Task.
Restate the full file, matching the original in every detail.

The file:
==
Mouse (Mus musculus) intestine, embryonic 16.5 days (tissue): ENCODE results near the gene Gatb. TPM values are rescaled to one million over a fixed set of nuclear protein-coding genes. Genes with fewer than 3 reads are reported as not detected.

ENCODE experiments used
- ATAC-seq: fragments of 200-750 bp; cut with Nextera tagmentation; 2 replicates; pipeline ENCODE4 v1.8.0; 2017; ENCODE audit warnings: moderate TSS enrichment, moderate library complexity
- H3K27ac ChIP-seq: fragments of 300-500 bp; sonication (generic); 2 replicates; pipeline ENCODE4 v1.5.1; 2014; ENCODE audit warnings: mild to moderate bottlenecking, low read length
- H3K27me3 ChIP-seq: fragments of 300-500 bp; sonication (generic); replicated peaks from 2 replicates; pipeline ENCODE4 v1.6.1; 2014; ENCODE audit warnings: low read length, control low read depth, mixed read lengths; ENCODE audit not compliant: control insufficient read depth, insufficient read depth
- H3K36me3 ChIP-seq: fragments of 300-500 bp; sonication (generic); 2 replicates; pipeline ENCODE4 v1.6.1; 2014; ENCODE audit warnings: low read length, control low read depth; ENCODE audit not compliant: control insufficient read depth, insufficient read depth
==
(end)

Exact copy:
Mouse (Mus musculus) intestine, embryonic 16.5 days (tissue): ENCODE results near the gene Gatb. TPM values are rescaled to one million over a fixed set of nuclear protein-coding genes. Genes with fewer than 3 reads are reported as not detected.

ENCODE experiments used
- ATAC-seq: fragments of 200-750 bp; cut with Nextera tagmentation; 2 replicates; pipeline ENCODE4 v1.8.0; 2017; ENCODE audit warnings: moderate TSS enrichment, moderate library complexity
- H3K27ac ChIP-seq: fragments of 300-500 bp; sonication (generic); 2 replicates; pipeline ENCODE4 v1.5.1; 2014; ENCODE audit warnings: mild to moderate bottlenecking, low read length
- H3K27me3 ChIP-seq: fragments of 300-500 bp; sonication (generic); replicated peaks from 2 replicates; pipeline ENCODE4 v1.6.1; 2014; ENCODE audit warnings: low read length, control low read depth, mixed read lengths; ENCODE audit not compliant: control insufficient read depth, insufficient read depth
- H3K36me3 ChIP-seq: fragments of 300-500 bp; sonication (generic); 2 replicates; pipeline ENCODE4 v1.6.1; 2014; ENCODE audit warnings: low read length, control low read depth; ENCODE audit not compliant: control insufficient read depth, insufficient read depth